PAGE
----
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Community Supported Agriculture, or CSA, is a unique model of local agriculture. Its roots reach back to Japan, where groups of women, concerned about the increase in low quality food imports and decrease in local farming, initiated a direct purchasing and growing relationship with local farms. This arrangement, called teikei in Japanese, translates to "putting the farmer's face on food." This concept traveled to Europe and, in 1985, to the United States and was given the name "Community Supported Agriculture." There are now over 8,000 CSA farms in the US. This CSA concept is now being applied to all types of agriculture, including flowers, honey, meat, eggs, dairy, and medicinal herb producers.

CSA is a partnership between a farm and a community of supporters. CSA members purchase a "share" of the crops that are grown on their farm, usually at the beginning of the season. In return, the farm provides a portion of the harvest back to the member throughout the season. Shareholders also agree to accept some of the risk associated with farming and understand that the forces of nature are different every year and may affect the harvest accordingly. We rely upon years of experience and planning to minimize these risks but as farmers acknowledge factors that are beyond our control.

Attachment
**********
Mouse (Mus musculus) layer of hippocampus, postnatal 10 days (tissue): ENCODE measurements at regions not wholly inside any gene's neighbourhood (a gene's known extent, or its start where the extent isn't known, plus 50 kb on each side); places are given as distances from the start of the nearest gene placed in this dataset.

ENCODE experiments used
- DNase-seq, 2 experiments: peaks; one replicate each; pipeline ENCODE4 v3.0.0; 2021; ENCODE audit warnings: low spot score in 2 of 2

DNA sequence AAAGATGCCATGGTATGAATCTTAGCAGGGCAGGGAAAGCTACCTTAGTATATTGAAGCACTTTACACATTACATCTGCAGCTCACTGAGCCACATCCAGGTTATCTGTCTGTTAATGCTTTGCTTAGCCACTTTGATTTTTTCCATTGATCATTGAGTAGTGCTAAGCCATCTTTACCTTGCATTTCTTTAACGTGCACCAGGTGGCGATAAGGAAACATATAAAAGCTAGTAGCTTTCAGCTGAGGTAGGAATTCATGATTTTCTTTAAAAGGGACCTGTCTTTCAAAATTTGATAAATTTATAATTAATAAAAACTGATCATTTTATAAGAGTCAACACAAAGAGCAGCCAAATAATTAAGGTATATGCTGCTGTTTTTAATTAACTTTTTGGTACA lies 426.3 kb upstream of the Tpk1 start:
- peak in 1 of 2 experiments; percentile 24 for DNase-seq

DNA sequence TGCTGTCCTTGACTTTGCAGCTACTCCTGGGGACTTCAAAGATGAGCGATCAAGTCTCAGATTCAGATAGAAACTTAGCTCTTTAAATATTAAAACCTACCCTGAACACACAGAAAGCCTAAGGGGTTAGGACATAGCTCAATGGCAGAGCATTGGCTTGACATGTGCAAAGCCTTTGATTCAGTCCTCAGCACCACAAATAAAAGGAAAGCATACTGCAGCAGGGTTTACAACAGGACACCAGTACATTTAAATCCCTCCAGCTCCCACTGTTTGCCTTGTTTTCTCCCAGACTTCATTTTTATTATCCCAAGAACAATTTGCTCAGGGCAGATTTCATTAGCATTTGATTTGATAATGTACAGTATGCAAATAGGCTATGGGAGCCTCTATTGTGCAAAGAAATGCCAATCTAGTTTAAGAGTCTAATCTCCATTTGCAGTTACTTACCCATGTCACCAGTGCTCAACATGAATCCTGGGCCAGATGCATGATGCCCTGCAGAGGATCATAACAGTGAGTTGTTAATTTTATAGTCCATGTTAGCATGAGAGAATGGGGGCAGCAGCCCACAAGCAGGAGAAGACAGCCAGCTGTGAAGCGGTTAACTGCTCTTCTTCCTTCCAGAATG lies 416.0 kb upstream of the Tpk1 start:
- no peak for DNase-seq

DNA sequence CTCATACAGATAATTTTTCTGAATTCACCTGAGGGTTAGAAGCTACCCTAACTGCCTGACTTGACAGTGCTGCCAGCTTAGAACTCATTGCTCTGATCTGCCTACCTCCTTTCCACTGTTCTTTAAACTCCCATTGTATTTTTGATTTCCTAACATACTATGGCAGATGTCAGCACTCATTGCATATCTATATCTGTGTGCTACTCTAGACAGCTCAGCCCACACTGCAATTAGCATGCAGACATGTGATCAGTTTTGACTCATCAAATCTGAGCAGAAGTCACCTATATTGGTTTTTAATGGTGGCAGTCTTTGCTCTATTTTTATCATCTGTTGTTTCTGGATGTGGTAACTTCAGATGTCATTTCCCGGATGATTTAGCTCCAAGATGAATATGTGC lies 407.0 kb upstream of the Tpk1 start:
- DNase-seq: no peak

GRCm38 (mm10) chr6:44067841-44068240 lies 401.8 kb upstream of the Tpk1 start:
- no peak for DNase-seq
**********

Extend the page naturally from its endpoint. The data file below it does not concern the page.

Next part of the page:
The benefits of this arrangement to the consumer are that they have a connection to a specific piece of land and farmer in their local area. This relationship allows them to better understand the seasonality of harvests and hopefully delight at the amazing range of what can be grown in their own environment. They also know that their flower share will be reserved for them and don't have to worry about arriving at a market to find them sold out. The benefits of supporting local agriculture extend to protecting open spaces from development, supporting pollinator habitats, and maintaining a strong healthy supply of local flowers, food, medicinal herbs, honey, and more.  

One benefit to the farmer is financial support early in the season when expenses are high and income is low. Another perk for the farmer is to have guaranteed sales. Many other outlets, such as farmer's markets, restaurants, wholesale, and events can be weather dependent as well as subject to the challenging swings of the pandemic economy. Support for small farmers is important now more than ever.

Thank you for you interest in Community Supported Agriculture! Please don't hesitate to contact us with any questions at all.

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